From weather and the environment, to disaster preparedness and climate change, 2017 has been a year of changes and adaptation. As we welcome the New Year, let’s look back at past issues which have helped shape the future.
WEATHER AND CLIMATE
PAGASA began using impact-based weather forecasting this year, wherein apart from forecasting weather conditions, effects of weather disturbances are also explained. This emphasizes the effects of a hazard rather than merely identifying it. Impact-based forecasting and warning services focus on translating meteorological and hydrological hazards into specific impacts, and the development of responses to mitigate such impacts. This year, 22 tropical cyclones visited the Philippines with the last two as the most devastating.
On December 13, the Low Pressure Area in Surigao del Sur intensified into a Tropical Depression and was named Urduja. Three days later, it made landfall in Eastern Samar, and continued to traverse Masbate, Sibuyan and Cuyo Islands and Taytay, Palawan. According to the National Disaster Risk Reduction and Management Council (NDRRMC), 1.8 million individuals were displaced by “Urduja,” while 47 perished. Right after “Urduja” exited the Philippine Area of Responsibility (PAR), Tropical Depression Vinta took over. Heavy rains from the storm inundated parts of Visayas and Mindanao where flash floods and landslides occurred. On December 22 and 23, the storm hit Cateel, Davao Oriental and Balabac, Palawan respectively. 720,000 were displaced, while 163 were reported dead.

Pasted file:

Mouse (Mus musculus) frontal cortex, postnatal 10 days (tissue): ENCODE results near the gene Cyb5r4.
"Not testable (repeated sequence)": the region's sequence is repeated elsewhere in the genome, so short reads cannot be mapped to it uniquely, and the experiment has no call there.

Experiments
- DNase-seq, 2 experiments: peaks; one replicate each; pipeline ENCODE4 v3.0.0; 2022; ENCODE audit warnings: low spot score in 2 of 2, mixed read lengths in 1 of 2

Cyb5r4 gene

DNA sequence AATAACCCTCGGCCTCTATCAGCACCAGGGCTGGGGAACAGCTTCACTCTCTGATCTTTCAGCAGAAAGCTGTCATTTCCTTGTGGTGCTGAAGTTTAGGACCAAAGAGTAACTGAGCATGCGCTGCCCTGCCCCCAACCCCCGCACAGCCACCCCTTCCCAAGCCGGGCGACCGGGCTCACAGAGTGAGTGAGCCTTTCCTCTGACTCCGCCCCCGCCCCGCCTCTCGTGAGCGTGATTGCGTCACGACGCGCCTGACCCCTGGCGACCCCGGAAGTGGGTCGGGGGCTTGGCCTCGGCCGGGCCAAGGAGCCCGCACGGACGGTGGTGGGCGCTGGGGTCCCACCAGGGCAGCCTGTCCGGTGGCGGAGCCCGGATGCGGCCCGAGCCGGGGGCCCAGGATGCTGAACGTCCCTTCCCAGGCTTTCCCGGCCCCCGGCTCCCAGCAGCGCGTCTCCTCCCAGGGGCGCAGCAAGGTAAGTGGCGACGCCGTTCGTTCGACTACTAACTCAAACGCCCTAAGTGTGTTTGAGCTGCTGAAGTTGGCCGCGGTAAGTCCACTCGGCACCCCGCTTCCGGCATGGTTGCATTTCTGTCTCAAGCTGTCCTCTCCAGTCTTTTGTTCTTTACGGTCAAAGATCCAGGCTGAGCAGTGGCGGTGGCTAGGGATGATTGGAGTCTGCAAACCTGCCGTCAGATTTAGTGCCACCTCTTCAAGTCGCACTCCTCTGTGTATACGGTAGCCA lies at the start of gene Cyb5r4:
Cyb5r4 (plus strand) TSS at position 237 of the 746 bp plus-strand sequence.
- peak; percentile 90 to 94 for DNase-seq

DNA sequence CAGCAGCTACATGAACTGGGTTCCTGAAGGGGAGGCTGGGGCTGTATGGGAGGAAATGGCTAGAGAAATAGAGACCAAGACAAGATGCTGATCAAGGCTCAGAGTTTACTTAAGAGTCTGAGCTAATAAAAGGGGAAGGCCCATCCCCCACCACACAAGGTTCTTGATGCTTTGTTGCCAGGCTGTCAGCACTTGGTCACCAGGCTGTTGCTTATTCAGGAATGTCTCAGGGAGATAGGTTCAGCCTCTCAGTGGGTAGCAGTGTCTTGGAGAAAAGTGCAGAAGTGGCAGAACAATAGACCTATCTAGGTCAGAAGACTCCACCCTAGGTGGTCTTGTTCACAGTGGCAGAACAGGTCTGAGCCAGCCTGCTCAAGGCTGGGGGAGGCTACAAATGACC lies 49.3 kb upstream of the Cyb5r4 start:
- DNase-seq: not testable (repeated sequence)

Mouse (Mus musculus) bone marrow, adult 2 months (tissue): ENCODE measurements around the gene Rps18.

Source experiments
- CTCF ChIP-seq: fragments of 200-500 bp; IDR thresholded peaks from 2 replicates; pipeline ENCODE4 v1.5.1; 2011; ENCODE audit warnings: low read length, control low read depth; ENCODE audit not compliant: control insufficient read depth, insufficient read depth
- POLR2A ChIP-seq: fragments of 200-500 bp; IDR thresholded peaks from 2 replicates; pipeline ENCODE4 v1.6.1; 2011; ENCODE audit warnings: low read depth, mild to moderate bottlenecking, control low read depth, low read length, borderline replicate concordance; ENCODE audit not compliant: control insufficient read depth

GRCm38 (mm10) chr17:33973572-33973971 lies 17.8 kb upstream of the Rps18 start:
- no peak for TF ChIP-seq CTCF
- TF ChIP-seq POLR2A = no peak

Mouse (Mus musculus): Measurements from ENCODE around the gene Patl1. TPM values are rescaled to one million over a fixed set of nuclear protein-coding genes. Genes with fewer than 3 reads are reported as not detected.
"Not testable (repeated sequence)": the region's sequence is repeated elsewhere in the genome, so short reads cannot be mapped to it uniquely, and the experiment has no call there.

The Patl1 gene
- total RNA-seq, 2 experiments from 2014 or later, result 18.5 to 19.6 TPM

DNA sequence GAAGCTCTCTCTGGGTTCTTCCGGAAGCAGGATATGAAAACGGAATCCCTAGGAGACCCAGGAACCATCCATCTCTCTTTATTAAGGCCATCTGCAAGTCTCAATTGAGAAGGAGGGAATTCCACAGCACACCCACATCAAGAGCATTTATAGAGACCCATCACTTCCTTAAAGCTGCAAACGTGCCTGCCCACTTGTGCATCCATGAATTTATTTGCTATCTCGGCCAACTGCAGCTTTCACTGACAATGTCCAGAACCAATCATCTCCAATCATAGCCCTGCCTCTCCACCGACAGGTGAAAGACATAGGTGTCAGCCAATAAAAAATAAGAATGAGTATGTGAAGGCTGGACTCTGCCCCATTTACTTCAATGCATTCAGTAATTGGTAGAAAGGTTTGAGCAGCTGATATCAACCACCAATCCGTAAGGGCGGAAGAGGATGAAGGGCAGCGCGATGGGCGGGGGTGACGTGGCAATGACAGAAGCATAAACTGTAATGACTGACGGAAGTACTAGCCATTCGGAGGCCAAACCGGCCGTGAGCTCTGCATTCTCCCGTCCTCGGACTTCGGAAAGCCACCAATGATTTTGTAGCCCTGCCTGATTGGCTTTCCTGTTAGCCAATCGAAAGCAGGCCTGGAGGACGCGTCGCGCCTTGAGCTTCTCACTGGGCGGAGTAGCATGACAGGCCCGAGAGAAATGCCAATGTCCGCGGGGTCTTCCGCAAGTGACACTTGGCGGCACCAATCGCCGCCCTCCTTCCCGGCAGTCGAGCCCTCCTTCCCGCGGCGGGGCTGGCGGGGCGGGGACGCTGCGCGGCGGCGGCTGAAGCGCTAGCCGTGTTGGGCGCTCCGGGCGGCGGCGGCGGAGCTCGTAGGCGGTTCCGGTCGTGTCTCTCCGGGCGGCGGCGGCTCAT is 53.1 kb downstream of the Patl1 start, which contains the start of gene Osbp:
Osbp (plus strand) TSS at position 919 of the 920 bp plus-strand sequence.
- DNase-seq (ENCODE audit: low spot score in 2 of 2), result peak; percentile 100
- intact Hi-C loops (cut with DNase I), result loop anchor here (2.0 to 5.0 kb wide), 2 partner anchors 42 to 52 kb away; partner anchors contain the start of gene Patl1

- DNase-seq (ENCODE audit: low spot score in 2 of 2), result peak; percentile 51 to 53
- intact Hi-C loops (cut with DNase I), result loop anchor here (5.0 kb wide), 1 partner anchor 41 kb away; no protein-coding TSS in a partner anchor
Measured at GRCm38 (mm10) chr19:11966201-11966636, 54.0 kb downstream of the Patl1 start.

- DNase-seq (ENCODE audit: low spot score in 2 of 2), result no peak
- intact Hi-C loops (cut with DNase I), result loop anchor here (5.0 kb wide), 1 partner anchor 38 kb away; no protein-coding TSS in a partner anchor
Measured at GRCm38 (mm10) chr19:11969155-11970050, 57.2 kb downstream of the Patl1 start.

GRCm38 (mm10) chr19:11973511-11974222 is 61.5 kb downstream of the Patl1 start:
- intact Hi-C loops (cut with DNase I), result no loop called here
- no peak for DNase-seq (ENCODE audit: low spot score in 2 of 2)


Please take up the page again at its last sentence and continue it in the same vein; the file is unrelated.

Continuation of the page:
In the last quarter of the year, PAGASA warned Filipinos to prepare for a developing La Niña, a weather phenomenon characterized by above-normal rainfall, colder temperatures and stronger winds from the east. According to the Climate Information Monitoring and Prediction Section of the weather bureau, the La Niña is not expected to last beyond March 2018 but the public is still alerted against possible effects.
Abroad, Hurricane Harvey swept through Texas in August where it killed 82 people and dumped 51 inches of rain, the greatest amount ever recorded from a single storm in the continental United States. In September, Hurricane Irma left a trail of destruction, taking 69 lives and displacing 1.2 million people in the Caribbean. Hurricane Maria struck in Dominca and Puerto Rico lastmonth, causing more than 1,000 deaths. Heavy rains also crippled Bangladesh, China, Hong Kong, India and Nepal this year.
Efforts to protect the environment continued in 2017. In February, the former Department of Environment and Natural Resources (DENR) Secretary Gina Lopez announced the cancellation of 75 contracts of mining firms that according to her “kills the watershed and kills our lives.” Three months later, Lopez’s confirmation of office was rejected by the Commission on Appointments. It was followed by a series of protests, which involved blocking the DENR head office gates in Quezon City, as the group disputed the alleged control of business interests in the government.